Every so often, people like to rile up Beatles Twitter with discourse about the band's music, personnel or personal lives. One major tired discussion involves considering drummer Ringo Starr — who turns 80 on July 7 — for being somehow musically inferior to bandmates John Lennon, Paul McCartney and George Harrison.
"Stop talking s**t about the Beatles," one high-profile Twitter user wrote last year. "Paul was MELODIC. John was INNOVATIVE. George Harrison was SPIRITUAL." The poster left the tweet blank after Ringo's name, however — a lame attempt at humor that was meant to be a commentary on Starr's talent (or lack thereof).
Luckily, the poster was rightfully dragged in the replies, with musicians and fans alike calling out Starr's versatility and consistency, his "cool, timeless parts" and the "joy" he brought to the band. These replies are right: The Beatles' music is such a familiar part of pop culture, it's easy to take the band — and Starr's contributions to it — for granted.
An avowed fan of early rock 'n' roll, the drummer born Richard Starkey learned the power of precision and understatement, and how a well-placed fill or run can do quite a bit of heavy lifting. A close listen to the Beatles, with a focus on Starr's parts, reveals as much.
"Lucy in the Sky With Diamonds" is so spaced-out and atmospheric in no small part due to Starr's subtle drumming: waltzing rhythms on the verse, vibe-giving cymbal crashes, the door-knock beats leading into the choruses. "Come Together," in contrast, is tense and urgent due to rattlesnake-coiled drums and maracas, while melodic tambourine and easygoing beats gently nudge "Hey Jude" forward and help the song eventually take flight at the end.
But while Starr's drumming and percussion style isn't flashy, it is lively and full of personality. That's certainly evident on the band's early work: His playing exudes joy — including and especially throughout a cover of the Shirelles' "Boys," on which he sings lead, and the lilting "Please Please Me." And this amiable approach also made him uniquely suited to keep up with the Beatles' rapid stylistic evolution.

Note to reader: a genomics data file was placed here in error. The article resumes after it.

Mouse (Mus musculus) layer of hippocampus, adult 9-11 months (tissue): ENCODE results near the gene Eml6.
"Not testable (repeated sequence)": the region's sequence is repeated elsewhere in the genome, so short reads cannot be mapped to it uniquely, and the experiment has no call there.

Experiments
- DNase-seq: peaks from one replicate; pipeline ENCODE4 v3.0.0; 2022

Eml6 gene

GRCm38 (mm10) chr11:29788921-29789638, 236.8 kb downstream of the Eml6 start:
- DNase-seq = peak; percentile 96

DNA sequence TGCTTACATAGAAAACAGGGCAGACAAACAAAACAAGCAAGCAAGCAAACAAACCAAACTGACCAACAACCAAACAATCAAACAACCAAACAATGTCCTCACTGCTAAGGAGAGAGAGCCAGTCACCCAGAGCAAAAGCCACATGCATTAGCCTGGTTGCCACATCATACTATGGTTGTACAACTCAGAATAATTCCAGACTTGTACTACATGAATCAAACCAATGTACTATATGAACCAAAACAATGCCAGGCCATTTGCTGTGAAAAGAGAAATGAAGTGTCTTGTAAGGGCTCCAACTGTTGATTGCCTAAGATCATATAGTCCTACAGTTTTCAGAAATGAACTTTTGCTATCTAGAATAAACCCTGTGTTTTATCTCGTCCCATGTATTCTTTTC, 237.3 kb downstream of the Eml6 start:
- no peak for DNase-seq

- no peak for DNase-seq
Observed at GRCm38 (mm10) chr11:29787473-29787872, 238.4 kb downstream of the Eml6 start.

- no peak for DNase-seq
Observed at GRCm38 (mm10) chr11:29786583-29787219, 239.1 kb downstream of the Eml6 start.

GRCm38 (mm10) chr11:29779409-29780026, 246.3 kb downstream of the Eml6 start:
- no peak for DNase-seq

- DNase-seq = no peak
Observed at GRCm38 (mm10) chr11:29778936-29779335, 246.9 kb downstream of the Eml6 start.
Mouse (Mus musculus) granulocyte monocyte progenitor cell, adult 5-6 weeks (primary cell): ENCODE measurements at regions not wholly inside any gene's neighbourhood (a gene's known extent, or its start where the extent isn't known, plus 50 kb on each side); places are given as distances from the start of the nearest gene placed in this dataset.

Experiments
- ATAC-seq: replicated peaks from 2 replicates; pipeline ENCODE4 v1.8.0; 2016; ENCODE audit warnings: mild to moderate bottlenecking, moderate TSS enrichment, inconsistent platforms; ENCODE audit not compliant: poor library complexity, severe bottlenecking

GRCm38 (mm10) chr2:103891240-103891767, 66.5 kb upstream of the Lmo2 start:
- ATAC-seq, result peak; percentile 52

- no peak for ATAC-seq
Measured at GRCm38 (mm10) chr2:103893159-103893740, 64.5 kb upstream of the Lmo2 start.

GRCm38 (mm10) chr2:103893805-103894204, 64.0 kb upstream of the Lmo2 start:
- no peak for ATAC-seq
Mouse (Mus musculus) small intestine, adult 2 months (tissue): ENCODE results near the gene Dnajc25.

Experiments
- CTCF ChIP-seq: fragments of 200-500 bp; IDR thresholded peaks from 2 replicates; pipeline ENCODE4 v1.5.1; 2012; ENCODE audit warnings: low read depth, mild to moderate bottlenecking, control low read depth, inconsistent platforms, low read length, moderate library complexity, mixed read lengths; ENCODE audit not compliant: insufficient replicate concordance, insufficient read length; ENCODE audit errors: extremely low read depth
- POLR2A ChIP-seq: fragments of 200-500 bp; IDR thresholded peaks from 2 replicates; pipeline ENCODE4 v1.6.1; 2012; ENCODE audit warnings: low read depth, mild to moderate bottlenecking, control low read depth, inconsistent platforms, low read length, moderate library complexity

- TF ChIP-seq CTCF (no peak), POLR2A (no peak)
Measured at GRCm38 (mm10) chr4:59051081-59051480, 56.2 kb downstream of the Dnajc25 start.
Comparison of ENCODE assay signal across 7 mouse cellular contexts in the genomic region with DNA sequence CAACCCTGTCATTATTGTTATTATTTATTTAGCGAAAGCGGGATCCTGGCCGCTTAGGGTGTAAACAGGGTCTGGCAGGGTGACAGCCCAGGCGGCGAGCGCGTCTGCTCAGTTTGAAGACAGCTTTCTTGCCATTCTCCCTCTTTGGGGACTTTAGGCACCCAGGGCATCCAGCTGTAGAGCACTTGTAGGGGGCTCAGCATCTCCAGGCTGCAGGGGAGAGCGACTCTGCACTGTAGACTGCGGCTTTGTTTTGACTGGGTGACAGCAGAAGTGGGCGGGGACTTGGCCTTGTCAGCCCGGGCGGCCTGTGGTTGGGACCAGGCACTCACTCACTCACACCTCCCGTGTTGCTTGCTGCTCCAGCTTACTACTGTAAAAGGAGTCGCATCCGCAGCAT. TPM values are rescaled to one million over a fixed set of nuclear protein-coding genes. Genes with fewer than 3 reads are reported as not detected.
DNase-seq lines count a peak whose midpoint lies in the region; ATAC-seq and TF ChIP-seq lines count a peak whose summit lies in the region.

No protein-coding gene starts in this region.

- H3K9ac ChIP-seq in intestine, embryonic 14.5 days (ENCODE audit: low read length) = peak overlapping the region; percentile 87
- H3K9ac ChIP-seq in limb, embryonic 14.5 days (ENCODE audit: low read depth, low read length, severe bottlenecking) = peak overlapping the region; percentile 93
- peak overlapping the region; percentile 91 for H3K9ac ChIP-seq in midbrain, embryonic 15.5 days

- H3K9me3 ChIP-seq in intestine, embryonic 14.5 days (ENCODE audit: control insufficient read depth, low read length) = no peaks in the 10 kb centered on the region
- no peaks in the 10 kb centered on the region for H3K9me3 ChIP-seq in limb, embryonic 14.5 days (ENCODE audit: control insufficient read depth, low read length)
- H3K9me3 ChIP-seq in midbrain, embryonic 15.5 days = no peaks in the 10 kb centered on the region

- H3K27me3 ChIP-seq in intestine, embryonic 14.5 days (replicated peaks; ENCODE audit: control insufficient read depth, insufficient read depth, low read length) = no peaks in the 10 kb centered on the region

In fact, no Beatles member was left in the dust despite the progress, which isn't always the case when bands grow and change. Starr in particular refined his core strengths — witness the patient shuffle of "Here Comes The Sun" and funky beat-keeping of "Taxman" — and expanded his arsenal. On "Across the Universe," he notably played an Indian instrument called the svaramandal, which contributed to the song's psychedelic sheen.
As a lead vocalist, his voice was droll but tender, and completely nonchalant; in fact, the jovial "With a Little Help From My Friends" and plaintive "Don't Pass Me By" both have a conversational tone, as if Starr is sitting next to you imparting wisdom. His slightly nasal twang is dosed with sincerity and sweetness on "Yellow Submarine," and the orchestrated lullaby "Good Night." And "Octopus's Garden" wouldn't work as well in the hands of another vocalist: Foreshadowing his later voiceover work for cartoons and other films — including narrating the cartoon version of Harry Nilsson's legendary "The Point!" — he fully commits to the song's surreal whimsy.
Because Starr had a lower creative profile than other Beatles, he had more freedom to explore different styles and approaches when he became a solo artist. His first effort, 1970's "Sentimental Journey," was a collection of lovingly arranged standards; Paul McCartney even arranged "Stardust" for Starr to sing, years before Macca himself started dabbling in ballads.
That same year's "Beaucoups of Blues" LP found him heading to Nashville and working with legendary session players — including Elvis Presley's drummer, D.J. Fontana; guitarist Charlie Daniels; vocalists the Jordanaires; and harmonica icon Charlie McCoy — on an album nodding to vintage country. (It's no accident Starr also sang lead on two Carl Perkins songs covered by the Beatles, "Matchbox" and "Honey Don't," as this style of music is squarely in his wheelhouse.)